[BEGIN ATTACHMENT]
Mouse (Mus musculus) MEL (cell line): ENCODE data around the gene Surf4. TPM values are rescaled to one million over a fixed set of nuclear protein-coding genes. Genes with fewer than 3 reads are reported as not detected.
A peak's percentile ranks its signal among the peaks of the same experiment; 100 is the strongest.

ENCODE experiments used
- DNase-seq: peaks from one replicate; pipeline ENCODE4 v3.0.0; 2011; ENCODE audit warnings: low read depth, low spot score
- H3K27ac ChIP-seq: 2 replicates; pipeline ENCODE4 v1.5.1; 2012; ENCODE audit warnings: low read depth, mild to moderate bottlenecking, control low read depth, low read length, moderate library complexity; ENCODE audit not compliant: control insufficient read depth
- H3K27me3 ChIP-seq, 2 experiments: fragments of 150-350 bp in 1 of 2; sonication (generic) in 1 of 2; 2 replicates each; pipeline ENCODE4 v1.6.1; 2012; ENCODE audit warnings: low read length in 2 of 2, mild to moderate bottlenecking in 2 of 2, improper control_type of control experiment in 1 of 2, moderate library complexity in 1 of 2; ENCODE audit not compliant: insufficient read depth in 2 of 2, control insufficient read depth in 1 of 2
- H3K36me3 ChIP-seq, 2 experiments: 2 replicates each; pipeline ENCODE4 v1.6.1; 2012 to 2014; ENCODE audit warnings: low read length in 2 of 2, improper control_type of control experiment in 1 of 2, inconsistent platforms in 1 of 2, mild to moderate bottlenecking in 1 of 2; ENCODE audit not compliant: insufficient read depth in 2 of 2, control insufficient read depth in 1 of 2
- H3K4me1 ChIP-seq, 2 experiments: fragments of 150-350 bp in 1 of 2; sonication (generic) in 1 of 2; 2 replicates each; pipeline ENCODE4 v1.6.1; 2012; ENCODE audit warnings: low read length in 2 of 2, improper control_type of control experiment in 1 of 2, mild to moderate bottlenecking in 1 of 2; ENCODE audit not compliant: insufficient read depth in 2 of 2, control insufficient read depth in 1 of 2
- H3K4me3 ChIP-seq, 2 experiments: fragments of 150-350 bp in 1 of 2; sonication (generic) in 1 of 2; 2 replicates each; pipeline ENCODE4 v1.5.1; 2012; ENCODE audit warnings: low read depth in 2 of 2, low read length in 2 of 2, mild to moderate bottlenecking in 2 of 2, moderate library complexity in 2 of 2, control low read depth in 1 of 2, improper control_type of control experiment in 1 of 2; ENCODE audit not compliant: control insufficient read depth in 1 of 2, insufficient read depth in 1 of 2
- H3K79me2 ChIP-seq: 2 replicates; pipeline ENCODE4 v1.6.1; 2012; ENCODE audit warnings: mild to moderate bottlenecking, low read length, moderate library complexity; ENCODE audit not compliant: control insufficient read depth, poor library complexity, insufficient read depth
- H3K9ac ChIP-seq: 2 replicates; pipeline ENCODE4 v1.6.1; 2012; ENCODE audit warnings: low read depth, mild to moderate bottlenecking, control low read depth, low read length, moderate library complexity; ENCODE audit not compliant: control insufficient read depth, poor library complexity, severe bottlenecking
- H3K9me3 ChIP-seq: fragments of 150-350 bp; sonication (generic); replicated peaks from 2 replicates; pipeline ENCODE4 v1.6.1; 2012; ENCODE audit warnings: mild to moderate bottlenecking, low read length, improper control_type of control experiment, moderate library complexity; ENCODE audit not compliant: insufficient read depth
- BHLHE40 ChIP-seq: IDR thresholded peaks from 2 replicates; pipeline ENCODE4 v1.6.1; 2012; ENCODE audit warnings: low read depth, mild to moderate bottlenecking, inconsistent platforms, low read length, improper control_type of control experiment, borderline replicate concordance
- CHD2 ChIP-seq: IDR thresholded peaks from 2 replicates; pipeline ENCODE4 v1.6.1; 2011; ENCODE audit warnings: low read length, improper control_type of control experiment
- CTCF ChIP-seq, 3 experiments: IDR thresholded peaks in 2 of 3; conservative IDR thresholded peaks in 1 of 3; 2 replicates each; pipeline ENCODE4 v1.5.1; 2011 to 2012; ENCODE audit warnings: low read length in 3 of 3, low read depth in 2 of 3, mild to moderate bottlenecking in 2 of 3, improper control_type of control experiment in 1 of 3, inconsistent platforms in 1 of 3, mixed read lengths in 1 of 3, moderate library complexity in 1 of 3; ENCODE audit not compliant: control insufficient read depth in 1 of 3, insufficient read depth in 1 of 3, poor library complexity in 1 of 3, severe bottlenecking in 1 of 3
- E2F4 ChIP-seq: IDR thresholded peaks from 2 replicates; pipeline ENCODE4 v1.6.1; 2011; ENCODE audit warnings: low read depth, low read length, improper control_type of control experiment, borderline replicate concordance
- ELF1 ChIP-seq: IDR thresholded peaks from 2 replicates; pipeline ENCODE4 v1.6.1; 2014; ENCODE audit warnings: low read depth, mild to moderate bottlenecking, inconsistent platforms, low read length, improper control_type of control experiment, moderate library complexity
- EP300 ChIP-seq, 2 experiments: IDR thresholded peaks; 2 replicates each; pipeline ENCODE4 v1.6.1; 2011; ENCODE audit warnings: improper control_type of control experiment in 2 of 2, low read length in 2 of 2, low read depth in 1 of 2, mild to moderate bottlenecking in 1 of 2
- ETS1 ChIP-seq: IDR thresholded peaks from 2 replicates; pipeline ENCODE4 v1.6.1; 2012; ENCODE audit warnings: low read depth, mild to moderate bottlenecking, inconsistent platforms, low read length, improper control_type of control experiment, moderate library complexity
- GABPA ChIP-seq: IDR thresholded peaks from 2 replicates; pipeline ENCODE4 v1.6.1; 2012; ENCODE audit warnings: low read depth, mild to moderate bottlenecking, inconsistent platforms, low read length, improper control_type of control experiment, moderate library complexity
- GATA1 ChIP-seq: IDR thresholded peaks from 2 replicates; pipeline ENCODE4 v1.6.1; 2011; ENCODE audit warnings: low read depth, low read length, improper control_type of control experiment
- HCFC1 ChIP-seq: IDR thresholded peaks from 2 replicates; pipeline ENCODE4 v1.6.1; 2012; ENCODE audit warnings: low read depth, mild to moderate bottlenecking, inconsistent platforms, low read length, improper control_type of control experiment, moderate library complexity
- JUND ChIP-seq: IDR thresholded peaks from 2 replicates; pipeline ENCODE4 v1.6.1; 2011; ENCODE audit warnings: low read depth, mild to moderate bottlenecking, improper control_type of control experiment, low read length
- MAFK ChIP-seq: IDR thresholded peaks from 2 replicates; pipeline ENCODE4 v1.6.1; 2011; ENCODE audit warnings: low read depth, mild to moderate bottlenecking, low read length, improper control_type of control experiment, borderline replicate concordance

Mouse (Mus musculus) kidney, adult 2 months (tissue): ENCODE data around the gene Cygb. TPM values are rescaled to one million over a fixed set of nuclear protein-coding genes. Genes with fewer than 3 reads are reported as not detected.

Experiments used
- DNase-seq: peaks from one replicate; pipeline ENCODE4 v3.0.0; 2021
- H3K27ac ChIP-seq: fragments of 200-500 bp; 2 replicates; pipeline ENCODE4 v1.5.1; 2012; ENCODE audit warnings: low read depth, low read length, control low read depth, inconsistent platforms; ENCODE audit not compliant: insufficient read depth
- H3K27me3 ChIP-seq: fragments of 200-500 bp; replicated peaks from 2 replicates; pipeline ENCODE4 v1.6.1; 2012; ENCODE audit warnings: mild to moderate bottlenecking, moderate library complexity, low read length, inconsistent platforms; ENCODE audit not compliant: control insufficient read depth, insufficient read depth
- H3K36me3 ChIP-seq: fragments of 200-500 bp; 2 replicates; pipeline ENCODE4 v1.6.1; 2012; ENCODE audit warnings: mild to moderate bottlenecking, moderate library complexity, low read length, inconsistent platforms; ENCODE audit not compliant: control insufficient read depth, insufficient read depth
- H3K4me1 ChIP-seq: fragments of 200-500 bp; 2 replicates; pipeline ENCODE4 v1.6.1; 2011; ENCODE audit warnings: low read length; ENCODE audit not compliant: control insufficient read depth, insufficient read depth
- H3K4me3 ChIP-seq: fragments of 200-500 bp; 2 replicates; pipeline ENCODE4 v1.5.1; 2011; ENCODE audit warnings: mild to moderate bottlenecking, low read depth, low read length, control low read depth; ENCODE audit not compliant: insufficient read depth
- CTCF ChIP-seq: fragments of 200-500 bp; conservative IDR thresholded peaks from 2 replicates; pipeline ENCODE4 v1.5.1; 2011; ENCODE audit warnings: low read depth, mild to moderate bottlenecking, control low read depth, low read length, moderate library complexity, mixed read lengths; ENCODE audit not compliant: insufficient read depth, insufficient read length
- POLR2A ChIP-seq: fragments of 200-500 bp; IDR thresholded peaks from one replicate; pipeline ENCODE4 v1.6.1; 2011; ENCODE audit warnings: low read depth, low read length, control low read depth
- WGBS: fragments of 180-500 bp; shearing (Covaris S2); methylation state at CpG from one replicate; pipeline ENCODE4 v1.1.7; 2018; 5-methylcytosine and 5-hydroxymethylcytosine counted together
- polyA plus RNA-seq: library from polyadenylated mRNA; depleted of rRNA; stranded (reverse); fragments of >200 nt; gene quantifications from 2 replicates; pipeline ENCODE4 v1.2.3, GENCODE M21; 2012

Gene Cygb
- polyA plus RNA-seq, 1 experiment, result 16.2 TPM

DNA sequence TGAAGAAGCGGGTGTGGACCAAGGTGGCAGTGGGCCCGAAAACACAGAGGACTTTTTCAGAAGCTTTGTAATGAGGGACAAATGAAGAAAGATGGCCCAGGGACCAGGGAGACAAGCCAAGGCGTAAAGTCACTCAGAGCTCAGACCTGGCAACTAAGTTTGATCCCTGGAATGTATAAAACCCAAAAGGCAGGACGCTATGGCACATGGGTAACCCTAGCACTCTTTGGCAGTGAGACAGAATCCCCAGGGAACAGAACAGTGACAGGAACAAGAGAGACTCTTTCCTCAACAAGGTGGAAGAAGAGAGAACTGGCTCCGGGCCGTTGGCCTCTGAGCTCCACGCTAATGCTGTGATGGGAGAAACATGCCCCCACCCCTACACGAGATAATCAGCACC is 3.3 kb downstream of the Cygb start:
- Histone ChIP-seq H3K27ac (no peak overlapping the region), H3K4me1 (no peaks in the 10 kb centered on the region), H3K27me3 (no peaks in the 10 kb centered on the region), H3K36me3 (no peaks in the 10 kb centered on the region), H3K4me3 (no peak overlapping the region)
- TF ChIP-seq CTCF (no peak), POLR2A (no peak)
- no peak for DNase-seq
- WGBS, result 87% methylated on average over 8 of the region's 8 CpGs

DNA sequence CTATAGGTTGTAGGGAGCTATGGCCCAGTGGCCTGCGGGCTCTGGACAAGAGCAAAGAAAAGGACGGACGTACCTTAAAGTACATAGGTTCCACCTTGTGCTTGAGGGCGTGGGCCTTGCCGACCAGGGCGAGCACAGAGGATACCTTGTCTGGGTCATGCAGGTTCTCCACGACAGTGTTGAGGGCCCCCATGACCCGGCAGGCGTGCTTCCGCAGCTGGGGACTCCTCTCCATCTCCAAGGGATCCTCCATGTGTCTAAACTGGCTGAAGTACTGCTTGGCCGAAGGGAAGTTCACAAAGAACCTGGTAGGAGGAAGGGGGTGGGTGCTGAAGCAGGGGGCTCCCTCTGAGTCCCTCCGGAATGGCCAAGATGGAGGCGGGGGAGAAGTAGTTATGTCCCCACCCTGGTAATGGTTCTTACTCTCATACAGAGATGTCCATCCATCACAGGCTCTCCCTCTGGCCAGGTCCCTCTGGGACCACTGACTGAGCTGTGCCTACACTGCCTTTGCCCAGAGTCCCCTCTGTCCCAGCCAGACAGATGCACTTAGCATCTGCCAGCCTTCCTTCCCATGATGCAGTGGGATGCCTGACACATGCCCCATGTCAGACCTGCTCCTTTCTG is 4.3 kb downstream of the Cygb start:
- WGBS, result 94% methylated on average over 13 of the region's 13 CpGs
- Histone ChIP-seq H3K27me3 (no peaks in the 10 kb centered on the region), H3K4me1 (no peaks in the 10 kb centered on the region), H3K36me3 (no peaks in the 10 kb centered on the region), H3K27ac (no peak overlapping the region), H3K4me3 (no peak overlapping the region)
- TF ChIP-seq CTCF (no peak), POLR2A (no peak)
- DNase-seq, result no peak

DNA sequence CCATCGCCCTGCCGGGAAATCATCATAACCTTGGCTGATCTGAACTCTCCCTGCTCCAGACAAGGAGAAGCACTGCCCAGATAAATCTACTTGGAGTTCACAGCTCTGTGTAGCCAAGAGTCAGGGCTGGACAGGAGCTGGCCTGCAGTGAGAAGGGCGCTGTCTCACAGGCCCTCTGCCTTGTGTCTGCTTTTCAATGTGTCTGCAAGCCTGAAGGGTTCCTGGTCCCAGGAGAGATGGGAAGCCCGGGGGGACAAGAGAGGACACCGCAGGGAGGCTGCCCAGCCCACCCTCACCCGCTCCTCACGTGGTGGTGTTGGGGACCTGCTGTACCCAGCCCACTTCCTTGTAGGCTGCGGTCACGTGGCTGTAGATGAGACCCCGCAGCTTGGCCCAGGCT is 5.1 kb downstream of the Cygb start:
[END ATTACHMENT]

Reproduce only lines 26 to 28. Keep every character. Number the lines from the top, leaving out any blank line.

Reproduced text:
Experiments used
- DNase-seq: peaks from one replicate; pipeline ENCODE4 v3.0.0; 2021
- H3K27ac ChIP-seq: fragments of 200-500 bp; 2 replicates; pipeline ENCODE4 v1.5.1; 2012; ENCODE audit warnings: low read depth, low read length, control low read depth, inconsistent platforms; ENCODE audit not compliant: insufficient read depth